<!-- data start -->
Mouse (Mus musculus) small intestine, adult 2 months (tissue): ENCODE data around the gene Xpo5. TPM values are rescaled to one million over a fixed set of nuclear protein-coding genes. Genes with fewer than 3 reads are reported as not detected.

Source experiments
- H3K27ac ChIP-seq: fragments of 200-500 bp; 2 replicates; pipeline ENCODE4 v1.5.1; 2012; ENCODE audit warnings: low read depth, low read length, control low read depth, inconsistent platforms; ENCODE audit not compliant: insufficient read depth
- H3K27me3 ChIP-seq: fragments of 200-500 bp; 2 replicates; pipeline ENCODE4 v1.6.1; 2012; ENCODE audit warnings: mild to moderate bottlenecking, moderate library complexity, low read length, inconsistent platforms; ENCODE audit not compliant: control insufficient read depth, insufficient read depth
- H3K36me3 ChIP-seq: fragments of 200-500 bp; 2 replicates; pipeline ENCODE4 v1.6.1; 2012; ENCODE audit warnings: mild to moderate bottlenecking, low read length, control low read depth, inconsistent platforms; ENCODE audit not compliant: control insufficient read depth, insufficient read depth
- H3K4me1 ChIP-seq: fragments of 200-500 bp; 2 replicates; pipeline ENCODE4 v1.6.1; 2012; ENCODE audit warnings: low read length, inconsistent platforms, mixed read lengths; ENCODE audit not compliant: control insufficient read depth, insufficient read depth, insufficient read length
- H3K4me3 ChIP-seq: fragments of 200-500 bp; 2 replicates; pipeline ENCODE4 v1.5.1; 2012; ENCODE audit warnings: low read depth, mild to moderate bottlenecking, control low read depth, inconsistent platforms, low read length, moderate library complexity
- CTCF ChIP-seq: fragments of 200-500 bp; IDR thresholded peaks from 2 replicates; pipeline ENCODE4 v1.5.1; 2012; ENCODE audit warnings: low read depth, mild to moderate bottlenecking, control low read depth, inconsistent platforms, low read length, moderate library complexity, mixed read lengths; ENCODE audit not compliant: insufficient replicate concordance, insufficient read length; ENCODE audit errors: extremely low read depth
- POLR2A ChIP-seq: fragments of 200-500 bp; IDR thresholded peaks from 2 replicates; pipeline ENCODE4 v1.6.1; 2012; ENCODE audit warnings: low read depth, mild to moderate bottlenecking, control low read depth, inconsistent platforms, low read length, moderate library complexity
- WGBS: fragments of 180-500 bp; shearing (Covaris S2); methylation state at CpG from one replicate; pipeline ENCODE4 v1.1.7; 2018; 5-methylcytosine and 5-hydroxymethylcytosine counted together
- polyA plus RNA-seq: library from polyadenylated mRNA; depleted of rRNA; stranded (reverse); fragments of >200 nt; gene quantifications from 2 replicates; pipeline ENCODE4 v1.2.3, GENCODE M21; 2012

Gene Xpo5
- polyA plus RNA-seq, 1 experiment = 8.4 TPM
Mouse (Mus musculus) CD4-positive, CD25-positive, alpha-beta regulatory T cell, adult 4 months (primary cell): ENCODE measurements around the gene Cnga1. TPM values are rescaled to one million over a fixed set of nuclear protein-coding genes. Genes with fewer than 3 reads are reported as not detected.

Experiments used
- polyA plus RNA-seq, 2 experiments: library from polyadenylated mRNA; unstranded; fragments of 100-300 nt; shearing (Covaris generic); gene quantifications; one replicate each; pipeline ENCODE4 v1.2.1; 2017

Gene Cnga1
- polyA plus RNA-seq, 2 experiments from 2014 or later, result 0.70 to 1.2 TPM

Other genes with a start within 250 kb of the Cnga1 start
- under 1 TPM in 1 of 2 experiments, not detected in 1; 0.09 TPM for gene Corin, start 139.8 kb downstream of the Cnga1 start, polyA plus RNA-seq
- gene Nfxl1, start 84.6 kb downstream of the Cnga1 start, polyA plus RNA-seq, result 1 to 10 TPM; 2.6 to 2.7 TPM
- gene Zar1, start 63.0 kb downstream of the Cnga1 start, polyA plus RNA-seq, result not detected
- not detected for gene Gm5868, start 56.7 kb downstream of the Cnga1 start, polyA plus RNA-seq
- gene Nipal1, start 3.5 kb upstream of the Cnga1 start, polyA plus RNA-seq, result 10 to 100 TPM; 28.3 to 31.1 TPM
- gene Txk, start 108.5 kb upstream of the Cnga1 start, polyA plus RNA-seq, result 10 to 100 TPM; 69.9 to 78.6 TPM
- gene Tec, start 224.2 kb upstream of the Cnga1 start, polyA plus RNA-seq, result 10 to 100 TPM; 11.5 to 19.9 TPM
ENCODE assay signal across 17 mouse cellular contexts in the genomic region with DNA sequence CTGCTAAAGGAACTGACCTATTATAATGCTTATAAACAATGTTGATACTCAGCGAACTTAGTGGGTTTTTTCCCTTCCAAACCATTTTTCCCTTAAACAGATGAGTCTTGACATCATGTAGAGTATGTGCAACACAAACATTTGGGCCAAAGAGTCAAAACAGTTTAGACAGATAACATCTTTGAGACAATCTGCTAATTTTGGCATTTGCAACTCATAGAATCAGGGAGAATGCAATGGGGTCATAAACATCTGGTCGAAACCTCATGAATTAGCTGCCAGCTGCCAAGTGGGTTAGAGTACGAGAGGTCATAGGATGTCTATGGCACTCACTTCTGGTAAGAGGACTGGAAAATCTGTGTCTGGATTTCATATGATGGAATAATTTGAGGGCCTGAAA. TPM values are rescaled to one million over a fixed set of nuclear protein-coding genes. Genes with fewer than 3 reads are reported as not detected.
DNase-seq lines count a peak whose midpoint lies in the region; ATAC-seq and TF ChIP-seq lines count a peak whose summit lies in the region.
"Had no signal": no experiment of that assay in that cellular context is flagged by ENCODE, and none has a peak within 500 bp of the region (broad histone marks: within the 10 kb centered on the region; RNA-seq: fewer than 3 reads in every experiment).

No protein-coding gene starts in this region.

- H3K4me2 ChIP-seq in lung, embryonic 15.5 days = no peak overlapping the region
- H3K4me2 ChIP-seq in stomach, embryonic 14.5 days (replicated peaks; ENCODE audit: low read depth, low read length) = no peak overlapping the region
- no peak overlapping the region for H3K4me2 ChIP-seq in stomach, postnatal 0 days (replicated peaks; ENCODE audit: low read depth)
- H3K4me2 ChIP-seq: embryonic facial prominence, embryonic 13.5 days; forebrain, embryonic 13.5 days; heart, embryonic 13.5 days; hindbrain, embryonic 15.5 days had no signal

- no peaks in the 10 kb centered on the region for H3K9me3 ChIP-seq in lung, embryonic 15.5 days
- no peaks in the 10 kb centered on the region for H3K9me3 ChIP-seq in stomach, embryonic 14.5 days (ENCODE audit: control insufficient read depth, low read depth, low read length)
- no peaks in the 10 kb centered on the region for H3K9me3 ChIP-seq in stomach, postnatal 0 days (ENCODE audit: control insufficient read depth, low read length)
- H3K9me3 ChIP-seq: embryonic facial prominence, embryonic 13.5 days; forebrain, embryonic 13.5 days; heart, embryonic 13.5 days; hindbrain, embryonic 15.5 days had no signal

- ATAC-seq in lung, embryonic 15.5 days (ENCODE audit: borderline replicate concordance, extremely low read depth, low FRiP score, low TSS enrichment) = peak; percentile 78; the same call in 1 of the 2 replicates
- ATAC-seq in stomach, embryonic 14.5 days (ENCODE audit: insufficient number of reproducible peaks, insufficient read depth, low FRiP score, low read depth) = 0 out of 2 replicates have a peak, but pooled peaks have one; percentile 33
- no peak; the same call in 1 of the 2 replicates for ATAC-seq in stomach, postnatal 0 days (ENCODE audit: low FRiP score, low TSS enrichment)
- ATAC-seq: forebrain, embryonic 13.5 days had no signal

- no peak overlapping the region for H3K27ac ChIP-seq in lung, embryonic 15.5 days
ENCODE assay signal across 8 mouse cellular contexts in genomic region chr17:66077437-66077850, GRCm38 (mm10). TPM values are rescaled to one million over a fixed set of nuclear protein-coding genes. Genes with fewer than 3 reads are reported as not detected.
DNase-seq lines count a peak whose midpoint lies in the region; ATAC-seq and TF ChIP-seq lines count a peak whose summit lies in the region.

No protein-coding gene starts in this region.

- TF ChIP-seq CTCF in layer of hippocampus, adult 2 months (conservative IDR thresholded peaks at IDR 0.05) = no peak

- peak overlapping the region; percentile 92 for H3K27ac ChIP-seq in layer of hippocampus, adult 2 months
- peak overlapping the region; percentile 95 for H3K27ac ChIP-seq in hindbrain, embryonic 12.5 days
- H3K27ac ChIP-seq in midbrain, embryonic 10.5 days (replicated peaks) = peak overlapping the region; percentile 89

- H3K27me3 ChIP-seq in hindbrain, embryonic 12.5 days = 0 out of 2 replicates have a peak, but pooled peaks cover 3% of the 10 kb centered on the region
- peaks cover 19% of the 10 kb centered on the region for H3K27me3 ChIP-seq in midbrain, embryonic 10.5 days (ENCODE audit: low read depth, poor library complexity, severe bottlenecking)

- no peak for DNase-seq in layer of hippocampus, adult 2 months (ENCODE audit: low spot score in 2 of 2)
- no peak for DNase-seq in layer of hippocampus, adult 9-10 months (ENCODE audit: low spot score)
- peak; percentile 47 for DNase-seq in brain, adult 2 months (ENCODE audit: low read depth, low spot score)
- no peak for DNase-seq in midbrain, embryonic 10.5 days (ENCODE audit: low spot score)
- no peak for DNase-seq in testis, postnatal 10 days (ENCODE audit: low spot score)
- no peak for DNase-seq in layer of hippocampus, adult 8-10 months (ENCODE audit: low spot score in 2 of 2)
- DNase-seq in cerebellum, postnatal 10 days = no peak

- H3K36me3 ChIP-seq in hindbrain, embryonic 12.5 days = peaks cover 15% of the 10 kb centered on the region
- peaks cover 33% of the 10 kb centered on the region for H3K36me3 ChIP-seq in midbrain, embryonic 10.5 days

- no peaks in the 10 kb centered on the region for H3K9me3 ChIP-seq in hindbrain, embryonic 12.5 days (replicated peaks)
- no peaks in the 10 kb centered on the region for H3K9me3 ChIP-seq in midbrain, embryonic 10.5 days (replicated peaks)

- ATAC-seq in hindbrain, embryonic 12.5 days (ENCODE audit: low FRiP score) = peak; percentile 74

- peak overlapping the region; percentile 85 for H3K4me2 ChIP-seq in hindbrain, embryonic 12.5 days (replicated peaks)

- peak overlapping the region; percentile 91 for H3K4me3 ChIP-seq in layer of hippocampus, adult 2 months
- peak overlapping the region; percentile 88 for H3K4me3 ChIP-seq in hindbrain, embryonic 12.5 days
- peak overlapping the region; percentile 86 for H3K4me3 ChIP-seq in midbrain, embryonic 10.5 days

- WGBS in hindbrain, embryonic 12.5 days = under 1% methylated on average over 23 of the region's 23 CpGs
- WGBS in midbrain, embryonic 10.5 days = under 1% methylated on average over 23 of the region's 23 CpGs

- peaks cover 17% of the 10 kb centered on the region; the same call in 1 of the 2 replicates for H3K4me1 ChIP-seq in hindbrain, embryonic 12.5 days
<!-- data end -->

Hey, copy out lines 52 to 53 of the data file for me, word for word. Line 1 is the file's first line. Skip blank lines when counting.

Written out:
- peaks cover 19% of the 10 kb centered on the region for H3K27me3 ChIP-seq in midbrain, embryonic 10.5 days (ENCODE audit: low read depth, poor library complexity, severe bottlenecking)

- no peak for DNase-seq in layer of hippocampus, adult 2 months (ENCODE audit: low spot score in 2 of 2)